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Jean-Luc Brunel Shocker: Prison Cameras Mysteriously Didn't Record 'Suicide'

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As more details emerge regarding the death of alleged Jeffrey Epstein accomplice Jean-Luc Brunel, there are seemingly more outstanding questions than answers.

According to the Miami Herald, Brunel was found dead in a French jail cell on Saturday. His manner of death was ruled a suicide.

The incident quickly drew comparisons to the death of Epstein himself, who was found hanged in his New York prison cell in August 2019. But the similarities don’t stop there.

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In December 2020, Brunel was arrested and charged with rape and sex trafficking. Since then, one of his lawyers, Mathias Chichportich, confirmed to the Herald that Brunel made “several suicide attempts.”

In Epstein’s case, he made a suicide attempt just three weeks before his death, The New York Times reported. He was placed on suicide watch and received daily psychiatric evaluations after that incident.

However, for reasons that were never provided, Epstein was taken off the suicide watch list on July 29, 2019. Six days later, he was found dead.

While France does have something called “emergency protection” that is comparable to suicide watch in the United States, it is used much more sparingly.

Should there have been a camera in this cell?

According to the Herald, a prisoner deemed at risk to harm themselves would be placed in a cell with rounded walls, paper clothes and tearable bed sheets. Prisoners can only stay in those cells for up to 24 hours, after which time they would be transferred to a mental health institution.

While it is unclear whether Brunel’s mental state qualified him for admission into such an institution, it seems that a man with a track record of suicide attempts should have been under much more strict surveillance.

To make matters worse, the Herald reported no cameras recorded the incident. Brunel was simply found dead at 1:30 a.m. on Saturday morning in Paris.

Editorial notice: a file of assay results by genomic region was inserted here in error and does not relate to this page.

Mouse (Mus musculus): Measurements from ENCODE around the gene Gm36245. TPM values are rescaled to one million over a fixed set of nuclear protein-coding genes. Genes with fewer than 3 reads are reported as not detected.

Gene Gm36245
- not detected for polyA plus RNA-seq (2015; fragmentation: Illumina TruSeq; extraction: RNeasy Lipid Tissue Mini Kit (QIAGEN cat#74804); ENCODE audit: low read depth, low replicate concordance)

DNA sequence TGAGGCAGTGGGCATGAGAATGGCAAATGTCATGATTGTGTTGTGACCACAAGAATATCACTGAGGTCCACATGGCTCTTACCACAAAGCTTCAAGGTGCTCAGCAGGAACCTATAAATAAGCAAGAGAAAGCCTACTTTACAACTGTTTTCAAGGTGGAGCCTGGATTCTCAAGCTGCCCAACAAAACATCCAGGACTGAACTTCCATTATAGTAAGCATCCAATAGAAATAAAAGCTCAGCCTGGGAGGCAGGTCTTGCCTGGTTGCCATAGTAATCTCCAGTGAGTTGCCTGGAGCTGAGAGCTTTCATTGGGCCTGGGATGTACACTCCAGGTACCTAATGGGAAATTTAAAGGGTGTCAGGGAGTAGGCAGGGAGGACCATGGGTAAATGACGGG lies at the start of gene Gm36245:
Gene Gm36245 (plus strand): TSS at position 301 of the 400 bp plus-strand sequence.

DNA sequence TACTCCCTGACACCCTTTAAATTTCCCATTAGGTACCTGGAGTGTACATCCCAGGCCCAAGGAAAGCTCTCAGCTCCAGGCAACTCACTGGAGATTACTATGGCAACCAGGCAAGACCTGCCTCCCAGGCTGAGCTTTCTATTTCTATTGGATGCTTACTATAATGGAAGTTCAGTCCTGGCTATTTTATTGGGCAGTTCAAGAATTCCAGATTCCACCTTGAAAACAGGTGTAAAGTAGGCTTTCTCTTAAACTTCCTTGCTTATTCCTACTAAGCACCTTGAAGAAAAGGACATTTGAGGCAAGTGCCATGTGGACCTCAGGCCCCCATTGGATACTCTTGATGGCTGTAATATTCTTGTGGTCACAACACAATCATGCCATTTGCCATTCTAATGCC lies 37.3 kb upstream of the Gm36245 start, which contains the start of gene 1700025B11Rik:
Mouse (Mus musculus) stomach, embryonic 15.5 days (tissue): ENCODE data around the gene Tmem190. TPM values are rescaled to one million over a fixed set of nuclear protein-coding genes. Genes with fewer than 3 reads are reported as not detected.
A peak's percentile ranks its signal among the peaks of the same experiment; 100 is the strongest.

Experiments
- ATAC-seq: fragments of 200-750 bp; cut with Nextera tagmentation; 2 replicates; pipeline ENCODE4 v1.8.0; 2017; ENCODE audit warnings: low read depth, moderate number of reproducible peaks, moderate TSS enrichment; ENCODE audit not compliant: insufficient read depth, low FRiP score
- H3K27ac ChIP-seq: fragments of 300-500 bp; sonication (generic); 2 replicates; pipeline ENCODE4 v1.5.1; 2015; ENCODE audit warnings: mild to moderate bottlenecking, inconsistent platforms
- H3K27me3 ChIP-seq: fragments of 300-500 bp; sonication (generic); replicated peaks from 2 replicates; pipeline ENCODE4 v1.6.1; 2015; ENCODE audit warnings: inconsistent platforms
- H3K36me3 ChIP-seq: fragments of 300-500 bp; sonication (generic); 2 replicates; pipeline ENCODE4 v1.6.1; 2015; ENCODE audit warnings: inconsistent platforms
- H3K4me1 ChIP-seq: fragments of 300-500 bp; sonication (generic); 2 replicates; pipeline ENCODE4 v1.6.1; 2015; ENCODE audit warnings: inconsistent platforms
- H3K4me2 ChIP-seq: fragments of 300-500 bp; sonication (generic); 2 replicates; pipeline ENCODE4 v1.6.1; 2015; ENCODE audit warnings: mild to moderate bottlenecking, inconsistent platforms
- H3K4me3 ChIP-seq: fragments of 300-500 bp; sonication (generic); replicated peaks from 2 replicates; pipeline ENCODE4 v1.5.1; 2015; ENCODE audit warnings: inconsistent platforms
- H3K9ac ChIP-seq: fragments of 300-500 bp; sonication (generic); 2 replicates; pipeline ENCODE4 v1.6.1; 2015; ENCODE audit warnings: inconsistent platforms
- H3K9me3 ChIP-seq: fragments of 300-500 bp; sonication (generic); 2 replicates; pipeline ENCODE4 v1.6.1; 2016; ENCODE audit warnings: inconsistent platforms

Brunel was being held in a portion of the prison known as the “vulnerable people area” for prisoners who could be at risk of facing violence. The Herald reported this treatment is common for crimes of this nature.

While in this section, guards are supposed to check on inmates between four and six times every night. However, that obviously leaves big chunks of time where no one is watching the prisoners.

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According to The Wall Street Journal, Brunel was being held in La Sante Prison, one of the highest security facilities in France. The fact that this prison did not have cameras recording the cells of their most vulnerable inmates is inexplicable.

Spencer Kuvin, who has served as a lawyer for multiple Epstein victims, suggested Brunel’s own guilt may have caused him to snap.

“It almost seems like the entire ring of people who were doing this that their conscience is getting the better of them now that they are being held accountable for their actions,” Kuvin said, according to the Herald.

“Of course, the alternative conspiracy theory is that it’s like someone is trying to clean up shop.”

While Brunel’s death does ensure he will not be able to victimize any more women, alleged victim Thysia Huisman said it hardly provided her with peace of mind.

“It makes me angry because I’ve been fighting for years,” Huisman told the Associated Press.

“For me, the end of this was to be in court. And now that whole ending — which would help form closure — is taken away from me.”

This article appeared originally on The Western Journal.

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